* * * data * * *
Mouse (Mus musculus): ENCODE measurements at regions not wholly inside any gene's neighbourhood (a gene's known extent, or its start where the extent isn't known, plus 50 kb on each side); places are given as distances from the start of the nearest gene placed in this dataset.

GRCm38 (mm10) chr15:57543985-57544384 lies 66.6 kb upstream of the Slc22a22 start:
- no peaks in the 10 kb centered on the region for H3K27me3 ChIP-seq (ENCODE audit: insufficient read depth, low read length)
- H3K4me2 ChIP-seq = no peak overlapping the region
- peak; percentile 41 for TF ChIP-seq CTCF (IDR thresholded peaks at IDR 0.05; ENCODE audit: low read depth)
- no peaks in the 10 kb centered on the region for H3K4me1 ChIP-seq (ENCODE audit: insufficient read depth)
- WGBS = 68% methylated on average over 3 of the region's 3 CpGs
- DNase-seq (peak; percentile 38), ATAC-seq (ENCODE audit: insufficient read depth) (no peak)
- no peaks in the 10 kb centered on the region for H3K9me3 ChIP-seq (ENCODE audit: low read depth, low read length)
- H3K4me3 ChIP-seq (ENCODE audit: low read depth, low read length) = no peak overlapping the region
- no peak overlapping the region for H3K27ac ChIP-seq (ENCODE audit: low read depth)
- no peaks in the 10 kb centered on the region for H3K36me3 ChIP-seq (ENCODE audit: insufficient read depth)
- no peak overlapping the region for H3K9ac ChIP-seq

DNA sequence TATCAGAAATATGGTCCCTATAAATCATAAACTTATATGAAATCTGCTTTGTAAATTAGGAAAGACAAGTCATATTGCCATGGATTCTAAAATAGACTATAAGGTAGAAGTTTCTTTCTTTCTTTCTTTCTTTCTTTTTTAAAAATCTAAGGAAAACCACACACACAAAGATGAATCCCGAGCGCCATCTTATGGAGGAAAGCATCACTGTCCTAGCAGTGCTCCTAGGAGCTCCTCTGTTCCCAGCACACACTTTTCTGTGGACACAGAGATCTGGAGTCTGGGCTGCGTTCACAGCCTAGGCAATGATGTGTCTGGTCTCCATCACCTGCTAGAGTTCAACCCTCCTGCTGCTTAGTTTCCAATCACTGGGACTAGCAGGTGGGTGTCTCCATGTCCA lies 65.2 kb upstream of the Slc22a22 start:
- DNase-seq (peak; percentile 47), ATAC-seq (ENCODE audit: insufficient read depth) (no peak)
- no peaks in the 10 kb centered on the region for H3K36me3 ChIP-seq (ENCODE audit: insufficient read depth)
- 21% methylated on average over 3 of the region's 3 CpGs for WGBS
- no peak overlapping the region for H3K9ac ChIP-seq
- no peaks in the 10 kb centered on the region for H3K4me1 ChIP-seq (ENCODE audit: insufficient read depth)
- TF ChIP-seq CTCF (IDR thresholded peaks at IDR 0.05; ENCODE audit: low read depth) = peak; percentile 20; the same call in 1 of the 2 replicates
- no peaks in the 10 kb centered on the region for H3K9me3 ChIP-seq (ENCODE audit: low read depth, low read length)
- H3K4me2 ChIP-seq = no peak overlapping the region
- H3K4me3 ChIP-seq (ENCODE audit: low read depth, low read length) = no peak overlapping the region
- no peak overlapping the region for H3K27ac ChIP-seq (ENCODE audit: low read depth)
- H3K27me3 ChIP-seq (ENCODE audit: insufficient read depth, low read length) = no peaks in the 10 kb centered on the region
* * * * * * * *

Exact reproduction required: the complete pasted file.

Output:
Mouse (Mus musculus): ENCODE measurements at regions not wholly inside any gene's neighbourhood (a gene's known extent, or its start where the extent isn't known, plus 50 kb on each side); places are given as distances from the start of the nearest gene placed in this dataset.

GRCm38 (mm10) chr15:57543985-57544384 lies 66.6 kb upstream of the Slc22a22 start:
- no peaks in the 10 kb centered on the region for H3K27me3 ChIP-seq (ENCODE audit: insufficient read depth, low read length)
- H3K4me2 ChIP-seq = no peak overlapping the region
- peak; percentile 41 for TF ChIP-seq CTCF (IDR thresholded peaks at IDR 0.05; ENCODE audit: low read depth)
- no peaks in the 10 kb centered on the region for H3K4me1 ChIP-seq (ENCODE audit: insufficient read depth)
- WGBS = 68% methylated on average over 3 of the region's 3 CpGs
- DNase-seq (peak; percentile 38), ATAC-seq (ENCODE audit: insufficient read depth) (no peak)
- no peaks in the 10 kb centered on the region for H3K9me3 ChIP-seq (ENCODE audit: low read depth, low read length)
- H3K4me3 ChIP-seq (ENCODE audit: low read depth, low read length) = no peak overlapping the region
- no peak overlapping the region for H3K27ac ChIP-seq (ENCODE audit: low read depth)
- no peaks in the 10 kb centered on the region for H3K36me3 ChIP-seq (ENCODE audit: insufficient read depth)
- no peak overlapping the region for H3K9ac ChIP-seq

DNA sequence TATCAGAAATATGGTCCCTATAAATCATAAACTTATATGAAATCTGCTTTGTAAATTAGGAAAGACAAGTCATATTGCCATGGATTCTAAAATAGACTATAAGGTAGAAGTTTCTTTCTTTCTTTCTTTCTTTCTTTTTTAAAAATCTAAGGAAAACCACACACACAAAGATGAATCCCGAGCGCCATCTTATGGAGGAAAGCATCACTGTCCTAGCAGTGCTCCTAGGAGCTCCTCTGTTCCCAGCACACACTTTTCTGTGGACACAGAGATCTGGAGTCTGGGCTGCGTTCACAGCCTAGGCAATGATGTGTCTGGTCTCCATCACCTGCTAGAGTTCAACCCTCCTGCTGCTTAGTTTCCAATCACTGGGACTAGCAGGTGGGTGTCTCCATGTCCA lies 65.2 kb upstream of the Slc22a22 start:
- DNase-seq (peak; percentile 47), ATAC-seq (ENCODE audit: insufficient read depth) (no peak)
- no peaks in the 10 kb centered on the region for H3K36me3 ChIP-seq (ENCODE audit: insufficient read depth)
- 21% methylated on average over 3 of the region's 3 CpGs for WGBS
- no peak overlapping the region for H3K9ac ChIP-seq
- no peaks in the 10 kb centered on the region for H3K4me1 ChIP-seq (ENCODE audit: insufficient read depth)
- TF ChIP-seq CTCF (IDR thresholded peaks at IDR 0.05; ENCODE audit: low read depth) = peak; percentile 20; the same call in 1 of the 2 replicates
- no peaks in the 10 kb centered on the region for H3K9me3 ChIP-seq (ENCODE audit: low read depth, low read length)
- H3K4me2 ChIP-seq = no peak overlapping the region
- H3K4me3 ChIP-seq (ENCODE audit: low read depth, low read length) = no peak overlapping the region
- no peak overlapping the region for H3K27ac ChIP-seq (ENCODE audit: low read depth)
- H3K27me3 ChIP-seq (ENCODE audit: insufficient read depth, low read length) = no peaks in the 10 kb centered on the region